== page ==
There was similar fun with towing. “Any RTS in history,” he said, “when you have to take two units – because pathing and responsiveness is an important part of an RTS experience – when you take two units and that you have to merge them and merge them into one and then separate them, it’s like, every time you talk to a programmer about this, they’re like, ‘please, no, I’m telling you’ please don’t!'”

“We want to humanize it because, you know, it was a real conflict. It was a real war.”

On the player side, these adjustments will also likely alter the balance of online play, where a single unit can often determine an entire meta. Unlike previous Company of Heroes games, however, this time multiplayer will start with four full factions – American, British, Wehrmacht and DAK forces – but with adjustments for each. The US will be more aggressive, the British the less complex and a little more versatile this time around, with “lots” of new units, aimed at newcomers but still with a defensive slant, the Wehrmacht has had a significant retooling, while hit and run tactics will be a key part of the DAK.

Yet the lingering point with Company of Heroes for now is its context – it’s a game designed to offer a very realistic, up-close look at World War II, at a time when large-scale ground warfare is also returned to Europe for the first time in decades. Personally, I wanted to know what it was like to develop a game like this, to be embedded in that imagery every day, alongside real-world events.

Company of Heroes 3 preview - a view of four British tanks and some infantry units in the desert

Company of Heroes 3 preview - a view of three DAK vehicles, a towed gun and infantry in the desert

Company of Heroes 3 preview - a view of four Italian vehicles and infantry

Company of Heroes 3 preview - a view of three Wehrmacht vehicles, artillery and some units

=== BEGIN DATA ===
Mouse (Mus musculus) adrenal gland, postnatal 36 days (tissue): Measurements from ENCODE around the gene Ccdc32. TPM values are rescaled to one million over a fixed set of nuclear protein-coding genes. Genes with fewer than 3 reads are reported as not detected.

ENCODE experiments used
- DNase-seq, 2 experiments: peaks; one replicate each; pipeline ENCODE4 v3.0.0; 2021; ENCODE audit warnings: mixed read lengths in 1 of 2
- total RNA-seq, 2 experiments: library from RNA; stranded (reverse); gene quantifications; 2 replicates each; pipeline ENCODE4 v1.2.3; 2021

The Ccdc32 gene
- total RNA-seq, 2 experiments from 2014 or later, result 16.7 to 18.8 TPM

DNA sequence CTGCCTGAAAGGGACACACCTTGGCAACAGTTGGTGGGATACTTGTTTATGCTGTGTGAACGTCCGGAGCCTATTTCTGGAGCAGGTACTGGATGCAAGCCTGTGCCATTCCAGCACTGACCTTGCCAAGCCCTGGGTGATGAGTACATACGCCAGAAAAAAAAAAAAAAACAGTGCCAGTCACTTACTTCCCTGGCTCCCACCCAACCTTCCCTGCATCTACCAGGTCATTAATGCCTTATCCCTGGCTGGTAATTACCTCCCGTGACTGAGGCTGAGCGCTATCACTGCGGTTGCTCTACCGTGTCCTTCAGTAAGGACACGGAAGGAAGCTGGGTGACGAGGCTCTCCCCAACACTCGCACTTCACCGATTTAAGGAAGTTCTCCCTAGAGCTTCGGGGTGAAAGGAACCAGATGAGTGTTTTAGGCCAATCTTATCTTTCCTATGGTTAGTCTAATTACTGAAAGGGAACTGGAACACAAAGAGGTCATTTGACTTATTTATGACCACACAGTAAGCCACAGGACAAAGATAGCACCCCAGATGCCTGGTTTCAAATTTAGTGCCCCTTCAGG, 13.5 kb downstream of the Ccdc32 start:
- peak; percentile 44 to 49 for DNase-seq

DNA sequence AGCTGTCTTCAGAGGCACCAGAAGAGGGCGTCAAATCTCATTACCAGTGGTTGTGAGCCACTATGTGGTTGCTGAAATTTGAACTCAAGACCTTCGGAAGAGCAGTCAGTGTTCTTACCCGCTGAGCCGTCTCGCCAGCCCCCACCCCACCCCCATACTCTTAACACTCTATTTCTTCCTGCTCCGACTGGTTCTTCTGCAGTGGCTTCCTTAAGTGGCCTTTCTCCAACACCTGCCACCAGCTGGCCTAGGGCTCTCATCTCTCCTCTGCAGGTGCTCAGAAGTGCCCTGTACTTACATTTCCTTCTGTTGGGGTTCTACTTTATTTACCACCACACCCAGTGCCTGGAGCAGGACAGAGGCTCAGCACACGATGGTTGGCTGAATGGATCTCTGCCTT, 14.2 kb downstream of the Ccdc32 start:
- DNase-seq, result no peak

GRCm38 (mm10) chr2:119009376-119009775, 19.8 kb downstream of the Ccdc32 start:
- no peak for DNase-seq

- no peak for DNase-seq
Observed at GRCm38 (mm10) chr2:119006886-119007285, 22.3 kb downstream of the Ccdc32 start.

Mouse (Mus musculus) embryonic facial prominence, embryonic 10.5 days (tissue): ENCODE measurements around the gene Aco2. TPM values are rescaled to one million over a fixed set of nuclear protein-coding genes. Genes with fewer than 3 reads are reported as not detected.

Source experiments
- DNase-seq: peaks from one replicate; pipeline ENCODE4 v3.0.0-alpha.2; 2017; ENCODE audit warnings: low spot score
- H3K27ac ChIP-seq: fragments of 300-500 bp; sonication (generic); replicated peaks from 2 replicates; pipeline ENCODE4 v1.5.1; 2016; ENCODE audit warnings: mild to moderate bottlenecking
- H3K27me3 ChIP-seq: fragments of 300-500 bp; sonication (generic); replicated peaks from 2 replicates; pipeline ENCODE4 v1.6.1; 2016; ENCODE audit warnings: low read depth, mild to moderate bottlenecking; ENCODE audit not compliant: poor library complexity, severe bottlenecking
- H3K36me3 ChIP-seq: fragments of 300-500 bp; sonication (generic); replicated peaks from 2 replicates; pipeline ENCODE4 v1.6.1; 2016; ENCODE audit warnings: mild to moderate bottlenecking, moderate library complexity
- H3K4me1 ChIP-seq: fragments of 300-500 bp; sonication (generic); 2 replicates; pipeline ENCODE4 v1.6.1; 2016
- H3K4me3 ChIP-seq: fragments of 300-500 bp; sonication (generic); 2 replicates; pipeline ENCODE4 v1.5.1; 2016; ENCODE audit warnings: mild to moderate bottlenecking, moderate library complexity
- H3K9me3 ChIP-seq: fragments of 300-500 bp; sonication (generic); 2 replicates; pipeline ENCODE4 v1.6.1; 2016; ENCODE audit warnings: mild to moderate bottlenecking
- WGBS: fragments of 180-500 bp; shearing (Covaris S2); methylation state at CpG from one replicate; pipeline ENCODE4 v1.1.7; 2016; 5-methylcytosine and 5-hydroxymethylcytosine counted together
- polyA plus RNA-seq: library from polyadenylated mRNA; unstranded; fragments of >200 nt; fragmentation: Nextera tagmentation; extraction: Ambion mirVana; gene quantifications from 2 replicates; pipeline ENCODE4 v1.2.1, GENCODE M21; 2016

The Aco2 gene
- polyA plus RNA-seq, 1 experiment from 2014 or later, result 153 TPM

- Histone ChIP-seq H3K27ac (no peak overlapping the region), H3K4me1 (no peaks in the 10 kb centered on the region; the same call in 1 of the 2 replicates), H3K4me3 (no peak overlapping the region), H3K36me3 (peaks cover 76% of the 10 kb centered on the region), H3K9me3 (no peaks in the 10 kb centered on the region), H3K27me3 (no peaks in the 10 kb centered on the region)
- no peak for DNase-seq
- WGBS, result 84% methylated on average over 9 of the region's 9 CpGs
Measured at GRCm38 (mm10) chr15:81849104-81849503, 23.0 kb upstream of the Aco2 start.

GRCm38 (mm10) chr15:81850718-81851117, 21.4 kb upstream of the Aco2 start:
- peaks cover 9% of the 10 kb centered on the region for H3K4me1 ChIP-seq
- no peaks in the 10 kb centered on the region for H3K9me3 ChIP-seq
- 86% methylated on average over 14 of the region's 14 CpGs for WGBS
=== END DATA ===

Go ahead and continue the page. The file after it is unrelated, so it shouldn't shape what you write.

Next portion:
“I worked on Company of Heroes from start to finish,” Phillip said after a break, “and then I worked on all the DLC and everything for that, and of course it happened on the front of the East, then I’ve now been on this project from start to finish I can absolutely say that working on WWII games has changed my outlook on life – and everything about it , just on a human level. It kind of changes my view of terms of my day-to-day interactions and even how we’ve built this game. That’s a tricky thing to get into… once in a while we talk about it, this is not something that I just close my eyes to, or I put in a little box and say okay, I’m just going to leave it there. No – it’s part of the process.

“Absolutely,” Milne added. “As part of the research we do for our missions and for our history. We read the big ‘macro history’ stuff, but we also read newspapers, look at people’s pictures, do that kind of stuff – we were talking before , about humanizing it. We want to humanize it because, you know, it was a real conflict. It was a real war, even within living memory – certainly its effects are still within living memory. man.

“That’s why we want – as much as we want players to have fun, you know, playing this game – we want to make sure that we kind of honor its history and its legacy, and make sure that people understand that it’s — it had effects. It wasn’t just, you know, gameplay.”

Article source


Please enter your comment!
Please enter your name here